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The Scotch-Irish of Colonial Pennsylvania

Research Tips for Using Court Records — From 4th Edition of: The Researcher’s Guide to American Genealogy

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For this issue of “Genealogy Pointers” we are highlighting some good advice on how to utilize court records,  from Val Greenwood. Below, we cite chapters and page numbers from the 4th edition of The Researcher’s Guide to American Genealogy for each of Val’s  recommendation.

(Chap. 22, p. 547)

It has been my experience that court records, as a category, though not among the most important records, can be extremely valuable in some cases.  When court records exist for your ancestor, or when you find a situation that suggests their probable existence, you need to take heed. Though they are probably not on an indexed database, they are available and should be used.

(Chap. 22, p. 554)

Trial court records certainly have the greatest potential value for the researcher, but if a case is discovered in an appellate court, that fact can help you locate the trial court record. The reported opinion of the case in the appellate court will identify the court of original jurisdiction—the information you need to identify the trial court record and find the record.

(Chap. 22, p. 567)

In a case where a naturalized citizen (or an alien seeking naturalization) filed a homestead claim or applied for a passport, that application (homestead and passport) is normally in the National Archives.  Passport records are among the General Records of the Department of State, Record Group 59; and homestead records… are in the Records of the Bureau of Land Management, Record Group 49.

These records give the name of the court where the naturalization took place.  This information will be valuable if you do not know the location of that event.  Also, copies of naturalization records are often included in those other files.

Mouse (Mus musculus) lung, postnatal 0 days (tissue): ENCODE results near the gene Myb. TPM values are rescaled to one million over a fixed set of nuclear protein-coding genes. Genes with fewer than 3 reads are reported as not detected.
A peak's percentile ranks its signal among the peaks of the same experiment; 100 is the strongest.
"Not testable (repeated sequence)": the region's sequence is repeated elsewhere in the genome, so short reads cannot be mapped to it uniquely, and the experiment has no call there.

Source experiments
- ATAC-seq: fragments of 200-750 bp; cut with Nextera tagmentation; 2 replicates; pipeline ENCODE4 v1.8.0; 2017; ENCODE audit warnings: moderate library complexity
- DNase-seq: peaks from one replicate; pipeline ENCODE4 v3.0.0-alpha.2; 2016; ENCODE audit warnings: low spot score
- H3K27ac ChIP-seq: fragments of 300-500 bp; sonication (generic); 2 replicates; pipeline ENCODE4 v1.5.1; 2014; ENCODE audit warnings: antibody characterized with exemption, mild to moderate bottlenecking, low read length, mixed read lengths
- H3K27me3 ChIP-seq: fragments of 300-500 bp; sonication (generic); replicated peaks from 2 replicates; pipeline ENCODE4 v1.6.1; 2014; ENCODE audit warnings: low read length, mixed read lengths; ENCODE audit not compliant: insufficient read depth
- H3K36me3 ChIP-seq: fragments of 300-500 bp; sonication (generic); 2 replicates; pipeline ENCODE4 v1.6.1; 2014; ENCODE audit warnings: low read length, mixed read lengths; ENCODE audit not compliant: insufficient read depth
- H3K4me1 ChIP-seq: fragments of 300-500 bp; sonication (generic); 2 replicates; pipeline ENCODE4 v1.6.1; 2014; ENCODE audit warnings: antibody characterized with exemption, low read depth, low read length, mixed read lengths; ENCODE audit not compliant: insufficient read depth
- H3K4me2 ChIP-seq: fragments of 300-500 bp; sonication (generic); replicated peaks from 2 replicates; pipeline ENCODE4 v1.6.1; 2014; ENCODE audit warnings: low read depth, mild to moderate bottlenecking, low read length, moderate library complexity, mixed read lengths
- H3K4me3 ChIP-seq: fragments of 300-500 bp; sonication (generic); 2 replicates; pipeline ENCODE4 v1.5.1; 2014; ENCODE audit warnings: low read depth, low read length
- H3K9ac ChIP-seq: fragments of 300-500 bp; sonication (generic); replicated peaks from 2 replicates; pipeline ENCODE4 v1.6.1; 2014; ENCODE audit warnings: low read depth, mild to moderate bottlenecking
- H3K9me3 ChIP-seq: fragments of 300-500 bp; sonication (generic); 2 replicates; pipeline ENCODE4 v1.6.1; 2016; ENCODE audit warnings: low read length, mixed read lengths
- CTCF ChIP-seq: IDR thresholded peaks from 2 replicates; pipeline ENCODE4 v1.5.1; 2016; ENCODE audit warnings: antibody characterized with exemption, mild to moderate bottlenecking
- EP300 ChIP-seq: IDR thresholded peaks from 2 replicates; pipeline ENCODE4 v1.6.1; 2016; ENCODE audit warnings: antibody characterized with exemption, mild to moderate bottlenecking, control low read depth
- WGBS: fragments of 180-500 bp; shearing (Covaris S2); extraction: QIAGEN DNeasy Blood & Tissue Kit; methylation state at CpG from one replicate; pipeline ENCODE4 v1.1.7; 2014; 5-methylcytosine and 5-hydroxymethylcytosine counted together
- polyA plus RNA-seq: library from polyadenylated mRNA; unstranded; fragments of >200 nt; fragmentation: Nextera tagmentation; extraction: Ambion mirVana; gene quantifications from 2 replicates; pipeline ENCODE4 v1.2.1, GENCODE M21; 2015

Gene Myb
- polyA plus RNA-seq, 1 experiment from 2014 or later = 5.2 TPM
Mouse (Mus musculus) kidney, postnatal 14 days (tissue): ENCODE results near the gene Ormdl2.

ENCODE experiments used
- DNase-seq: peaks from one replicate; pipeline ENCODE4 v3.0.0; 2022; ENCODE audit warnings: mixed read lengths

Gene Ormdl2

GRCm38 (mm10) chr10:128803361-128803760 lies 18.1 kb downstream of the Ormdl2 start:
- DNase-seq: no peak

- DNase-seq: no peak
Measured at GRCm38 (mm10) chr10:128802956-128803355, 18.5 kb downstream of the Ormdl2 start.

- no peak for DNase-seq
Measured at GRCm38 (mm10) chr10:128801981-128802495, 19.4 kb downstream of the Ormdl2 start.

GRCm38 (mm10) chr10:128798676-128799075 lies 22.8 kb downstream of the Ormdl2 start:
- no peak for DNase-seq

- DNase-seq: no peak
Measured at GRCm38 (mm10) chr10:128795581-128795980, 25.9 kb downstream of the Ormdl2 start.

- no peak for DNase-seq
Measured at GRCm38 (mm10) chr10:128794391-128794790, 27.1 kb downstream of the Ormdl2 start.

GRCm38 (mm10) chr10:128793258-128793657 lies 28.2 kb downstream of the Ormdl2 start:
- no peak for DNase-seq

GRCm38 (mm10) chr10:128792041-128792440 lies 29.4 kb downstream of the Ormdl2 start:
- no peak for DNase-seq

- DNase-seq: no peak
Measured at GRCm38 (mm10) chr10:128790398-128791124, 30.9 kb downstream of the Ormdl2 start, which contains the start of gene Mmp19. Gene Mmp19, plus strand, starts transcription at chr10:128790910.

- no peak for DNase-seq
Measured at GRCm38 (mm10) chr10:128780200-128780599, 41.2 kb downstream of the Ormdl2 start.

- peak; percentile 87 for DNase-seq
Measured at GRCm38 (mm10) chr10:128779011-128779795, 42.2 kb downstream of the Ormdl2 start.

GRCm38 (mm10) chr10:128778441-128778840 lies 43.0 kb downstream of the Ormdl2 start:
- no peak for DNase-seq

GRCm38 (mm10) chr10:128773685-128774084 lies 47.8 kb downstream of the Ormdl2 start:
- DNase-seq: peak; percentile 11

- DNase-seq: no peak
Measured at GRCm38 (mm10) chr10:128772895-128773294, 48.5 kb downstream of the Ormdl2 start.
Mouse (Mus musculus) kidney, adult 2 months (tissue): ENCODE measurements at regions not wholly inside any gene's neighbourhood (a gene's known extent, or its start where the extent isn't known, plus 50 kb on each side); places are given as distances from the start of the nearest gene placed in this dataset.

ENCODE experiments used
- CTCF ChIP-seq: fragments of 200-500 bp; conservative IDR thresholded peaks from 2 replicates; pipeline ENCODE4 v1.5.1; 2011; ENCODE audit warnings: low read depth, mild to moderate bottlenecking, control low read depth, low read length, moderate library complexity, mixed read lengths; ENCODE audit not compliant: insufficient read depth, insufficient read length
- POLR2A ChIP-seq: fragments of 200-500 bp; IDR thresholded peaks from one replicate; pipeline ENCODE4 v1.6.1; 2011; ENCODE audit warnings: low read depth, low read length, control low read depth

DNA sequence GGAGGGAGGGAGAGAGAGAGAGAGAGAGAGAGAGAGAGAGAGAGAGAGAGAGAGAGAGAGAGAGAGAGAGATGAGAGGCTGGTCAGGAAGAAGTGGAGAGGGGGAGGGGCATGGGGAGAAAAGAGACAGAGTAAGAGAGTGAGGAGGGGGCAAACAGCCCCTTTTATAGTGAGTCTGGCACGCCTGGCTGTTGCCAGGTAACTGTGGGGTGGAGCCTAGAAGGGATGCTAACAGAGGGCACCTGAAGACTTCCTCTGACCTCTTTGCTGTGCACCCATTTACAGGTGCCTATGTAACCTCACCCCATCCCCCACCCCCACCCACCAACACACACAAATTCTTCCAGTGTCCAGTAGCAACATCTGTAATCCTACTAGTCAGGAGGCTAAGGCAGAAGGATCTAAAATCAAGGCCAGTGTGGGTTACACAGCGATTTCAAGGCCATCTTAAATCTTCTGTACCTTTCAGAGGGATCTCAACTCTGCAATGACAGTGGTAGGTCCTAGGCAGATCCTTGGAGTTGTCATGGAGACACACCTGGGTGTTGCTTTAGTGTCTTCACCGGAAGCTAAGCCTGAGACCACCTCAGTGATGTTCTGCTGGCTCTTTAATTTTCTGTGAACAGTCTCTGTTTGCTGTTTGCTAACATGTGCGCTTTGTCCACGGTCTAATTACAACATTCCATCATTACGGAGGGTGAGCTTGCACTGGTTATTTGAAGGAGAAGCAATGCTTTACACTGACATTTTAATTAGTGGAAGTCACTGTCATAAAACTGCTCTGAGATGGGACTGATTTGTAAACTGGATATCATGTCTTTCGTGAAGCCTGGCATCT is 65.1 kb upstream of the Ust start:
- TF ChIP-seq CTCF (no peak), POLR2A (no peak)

You might also receive help from the 1870 federal census.  That census indicated whether males over 21 years of age were U.S. citizens.  If an immigrant is reported as a citizen, you know there must be naturalization papers somewhere.

If you know your ancestor was a naturalized citizen, it is worthwhile to spend whatever time is required to locate his naturalization records. Those records can bridge the gap to the ancestral home in the Old World.  Remember, however, that persons born in the U.S. are citizens even though their immigrant parents may never have become citizens. If your immigrant ancestor failed to seek American citizenship, there will be no record.

(Chap. 22, p. 574)

Court records, with some justifiable exceptions, are open to the public use.  If they are not on film for the locality you need (and they usually are not), you should contact the court or pay a personal visit to the courthouse.  And, as has been noted by some examples in earlier chapters, other records will often provide clues to the existence of important court records.

A simple and helpful guide to the use of court records in your research is Genealogical Publishing Company’s “Genealogy at a Glance” four-page publication on “Court Records Research.”  You will find it to be clear and concise.

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